Snake Tube Adventure Racing (2019-20), an interactive performative installation by Jane Tardo, an MFA candidate at the University of New Orleans Jane Tardo
As the coronavirus spreads, colleges and universities across the globe have cancelled in-person classes and shuttered their campuses, leaving BFA and MFA thesis exhibitions in the lurch. These shows represent countless hours of classroom and studio preparation, and for young artists, they are a unique opportunity to apply theory and method to a significant project.
Late last week, the artist Benjamin Cook, an adjunct professor at the Art Academy of Cincinnati, saw how discouraged and heartbroken students were when the school prudently began to limit the number of guests at BFA exhibits. Quickly he grasped how this particular capstone would be a casualty of the coronavirus, as well as the possibility of harnessing Instagrams immediate power in the cultural sphere to host works of art for the foreseeable future.
To help, Cook launched Social Distance Gallery on Instagram that so graduating students worldwide would at least have virtual space to showcase their theses amid the pandemic. The account solicits work from BFA and MFA students whose shows have been cancelled or limited in any way. “If they have put the work in and were scheduled to have a thesis show, then I will post them,” Cook assures artists. “Im not here to play the role of curator.” But there is a caveat: he wont post work that may violate the sites obscenity policies. “Instagram has some weird rules dealing with nudity and I dont want one image to take this whole thing down,” he explains. “If someone submits something Im unsure of, I will reach out to the artist and try to find a way to get their work on the page in a way they are happy with.”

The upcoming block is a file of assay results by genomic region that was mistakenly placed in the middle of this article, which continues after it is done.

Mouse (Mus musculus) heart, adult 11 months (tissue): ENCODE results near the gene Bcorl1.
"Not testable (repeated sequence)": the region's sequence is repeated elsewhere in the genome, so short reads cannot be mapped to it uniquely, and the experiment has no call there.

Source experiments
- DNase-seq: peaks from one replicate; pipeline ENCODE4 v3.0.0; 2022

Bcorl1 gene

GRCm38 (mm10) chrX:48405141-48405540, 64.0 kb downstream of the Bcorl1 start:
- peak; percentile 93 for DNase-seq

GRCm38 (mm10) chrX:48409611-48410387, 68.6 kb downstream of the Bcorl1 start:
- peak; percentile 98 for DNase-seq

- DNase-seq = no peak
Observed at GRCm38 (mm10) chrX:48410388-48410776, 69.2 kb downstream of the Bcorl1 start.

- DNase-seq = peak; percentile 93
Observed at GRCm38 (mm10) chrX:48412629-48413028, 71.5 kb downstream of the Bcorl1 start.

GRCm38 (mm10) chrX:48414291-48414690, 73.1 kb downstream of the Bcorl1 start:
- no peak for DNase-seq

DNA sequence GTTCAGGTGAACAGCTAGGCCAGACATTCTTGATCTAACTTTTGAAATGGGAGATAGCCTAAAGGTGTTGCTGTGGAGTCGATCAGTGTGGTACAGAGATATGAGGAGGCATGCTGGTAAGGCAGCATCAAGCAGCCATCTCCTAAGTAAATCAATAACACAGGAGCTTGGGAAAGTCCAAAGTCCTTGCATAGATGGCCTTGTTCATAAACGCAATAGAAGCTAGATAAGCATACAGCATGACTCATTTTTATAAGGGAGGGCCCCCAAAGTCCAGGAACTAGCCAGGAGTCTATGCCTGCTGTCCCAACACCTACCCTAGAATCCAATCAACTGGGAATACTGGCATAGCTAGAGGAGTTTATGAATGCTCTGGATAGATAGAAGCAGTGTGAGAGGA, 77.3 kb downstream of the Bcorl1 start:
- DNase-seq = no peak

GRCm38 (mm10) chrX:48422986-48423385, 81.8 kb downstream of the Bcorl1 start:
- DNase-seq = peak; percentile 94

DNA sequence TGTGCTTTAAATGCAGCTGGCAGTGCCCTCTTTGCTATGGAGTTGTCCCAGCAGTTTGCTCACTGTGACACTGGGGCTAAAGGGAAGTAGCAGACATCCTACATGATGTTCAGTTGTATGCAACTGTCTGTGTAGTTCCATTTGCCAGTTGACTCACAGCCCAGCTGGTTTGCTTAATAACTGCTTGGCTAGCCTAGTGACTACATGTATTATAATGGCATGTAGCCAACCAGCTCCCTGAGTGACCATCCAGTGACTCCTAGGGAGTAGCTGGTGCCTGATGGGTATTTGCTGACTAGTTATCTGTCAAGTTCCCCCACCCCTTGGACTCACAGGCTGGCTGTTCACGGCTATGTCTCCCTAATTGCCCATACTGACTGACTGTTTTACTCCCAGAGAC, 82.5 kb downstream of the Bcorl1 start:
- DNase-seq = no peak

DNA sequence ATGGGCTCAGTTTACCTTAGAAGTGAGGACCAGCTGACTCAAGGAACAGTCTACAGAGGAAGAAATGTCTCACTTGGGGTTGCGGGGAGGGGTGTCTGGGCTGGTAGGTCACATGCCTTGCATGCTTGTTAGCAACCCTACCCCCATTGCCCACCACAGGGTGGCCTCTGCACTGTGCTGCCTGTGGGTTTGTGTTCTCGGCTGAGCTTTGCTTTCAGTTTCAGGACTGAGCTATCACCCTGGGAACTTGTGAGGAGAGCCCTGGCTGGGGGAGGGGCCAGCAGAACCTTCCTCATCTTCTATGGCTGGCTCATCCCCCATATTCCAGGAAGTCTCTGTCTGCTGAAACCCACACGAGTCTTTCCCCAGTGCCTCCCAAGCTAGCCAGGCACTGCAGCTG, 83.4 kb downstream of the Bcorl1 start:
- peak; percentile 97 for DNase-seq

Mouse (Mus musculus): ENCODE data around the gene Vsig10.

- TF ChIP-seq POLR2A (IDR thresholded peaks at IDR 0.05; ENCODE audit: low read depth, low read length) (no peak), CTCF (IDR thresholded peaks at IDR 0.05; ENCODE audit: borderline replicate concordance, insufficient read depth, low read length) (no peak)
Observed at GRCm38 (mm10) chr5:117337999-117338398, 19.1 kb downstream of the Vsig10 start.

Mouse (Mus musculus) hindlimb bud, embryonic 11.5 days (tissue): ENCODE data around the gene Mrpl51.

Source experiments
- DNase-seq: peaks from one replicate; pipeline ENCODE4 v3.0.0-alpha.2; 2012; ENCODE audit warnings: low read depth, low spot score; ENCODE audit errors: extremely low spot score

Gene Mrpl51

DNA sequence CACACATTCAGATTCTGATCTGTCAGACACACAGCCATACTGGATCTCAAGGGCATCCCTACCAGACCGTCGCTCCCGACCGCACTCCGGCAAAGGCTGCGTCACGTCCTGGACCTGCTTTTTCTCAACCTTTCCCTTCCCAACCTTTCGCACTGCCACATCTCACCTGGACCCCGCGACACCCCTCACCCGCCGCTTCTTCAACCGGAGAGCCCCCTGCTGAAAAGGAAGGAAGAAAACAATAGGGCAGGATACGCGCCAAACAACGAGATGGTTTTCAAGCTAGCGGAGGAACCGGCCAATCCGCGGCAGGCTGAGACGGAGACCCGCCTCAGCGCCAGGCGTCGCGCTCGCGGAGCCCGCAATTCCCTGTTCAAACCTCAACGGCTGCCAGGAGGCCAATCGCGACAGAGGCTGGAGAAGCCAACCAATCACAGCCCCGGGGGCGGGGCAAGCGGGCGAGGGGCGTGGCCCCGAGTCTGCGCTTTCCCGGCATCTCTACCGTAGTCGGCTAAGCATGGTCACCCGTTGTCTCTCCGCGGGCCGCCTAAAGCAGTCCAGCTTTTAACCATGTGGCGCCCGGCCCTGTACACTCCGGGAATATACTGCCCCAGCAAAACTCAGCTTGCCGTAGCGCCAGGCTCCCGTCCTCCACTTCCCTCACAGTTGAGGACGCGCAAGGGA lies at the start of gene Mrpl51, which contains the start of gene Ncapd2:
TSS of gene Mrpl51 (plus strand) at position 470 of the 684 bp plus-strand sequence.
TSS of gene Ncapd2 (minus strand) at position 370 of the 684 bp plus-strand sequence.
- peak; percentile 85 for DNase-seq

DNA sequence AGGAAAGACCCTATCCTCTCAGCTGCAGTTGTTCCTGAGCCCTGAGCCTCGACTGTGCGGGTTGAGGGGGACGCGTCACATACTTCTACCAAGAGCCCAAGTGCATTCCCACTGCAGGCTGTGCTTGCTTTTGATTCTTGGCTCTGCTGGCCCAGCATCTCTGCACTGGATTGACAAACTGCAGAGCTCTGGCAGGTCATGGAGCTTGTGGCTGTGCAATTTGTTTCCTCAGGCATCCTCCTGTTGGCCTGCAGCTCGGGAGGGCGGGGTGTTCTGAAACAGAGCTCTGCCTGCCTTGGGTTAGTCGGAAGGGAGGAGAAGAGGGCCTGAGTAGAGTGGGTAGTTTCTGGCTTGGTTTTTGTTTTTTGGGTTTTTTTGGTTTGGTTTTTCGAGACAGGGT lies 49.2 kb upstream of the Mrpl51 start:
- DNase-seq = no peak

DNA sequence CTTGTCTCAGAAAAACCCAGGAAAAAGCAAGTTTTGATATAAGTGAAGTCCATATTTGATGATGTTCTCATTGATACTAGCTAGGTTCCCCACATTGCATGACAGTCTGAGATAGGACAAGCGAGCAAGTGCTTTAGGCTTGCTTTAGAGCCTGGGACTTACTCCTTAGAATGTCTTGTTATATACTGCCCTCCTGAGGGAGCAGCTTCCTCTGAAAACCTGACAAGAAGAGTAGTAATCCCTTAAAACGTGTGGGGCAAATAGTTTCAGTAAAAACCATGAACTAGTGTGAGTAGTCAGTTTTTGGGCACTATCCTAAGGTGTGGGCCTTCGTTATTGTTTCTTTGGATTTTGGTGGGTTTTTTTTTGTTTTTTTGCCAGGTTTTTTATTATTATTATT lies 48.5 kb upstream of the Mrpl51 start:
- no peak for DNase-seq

So far Social Distance Gallery has received photos from artists at schools including Studio Arts College International, Virginia Commonwealth University, the Maryland Institute College of Art and the University of San Diego. “There was a palpable sense of excitement, community and anticipation to celebrate this milestone and the beginning of our professional careers,” says Ruby Hana Williams, who will receive her BFA from the School of the Art Institute of Chicago this spring with an emphasis on painting and drawing. Both the campus and the BFA show there have been closed since 16 March. Included in her presentation, The Death (and) Rebirth of Venus, are three oil paintings and a mixed-media collage. She is most disappointed about not physically displaying her self-portrait that tackles Picassos Nude Under a Pine Tree (1959), housed at the nearby Art Institute of Chicago.
The Death (and Rebirth) of Venus (2020) by Ruby Hana Williams, who is earning her BFA at the School of the Art Institute of Chicago Ruby Hana Williams
Cook anticipates posting student exhibitions through the end of the school year, though he cautions that he may need to work into the summer to feature all of the applications he is receiving. Among the MFA projects submitted is that of the interdisciplinary artist Tyler Matheson, a candidate at the University of Read More – Source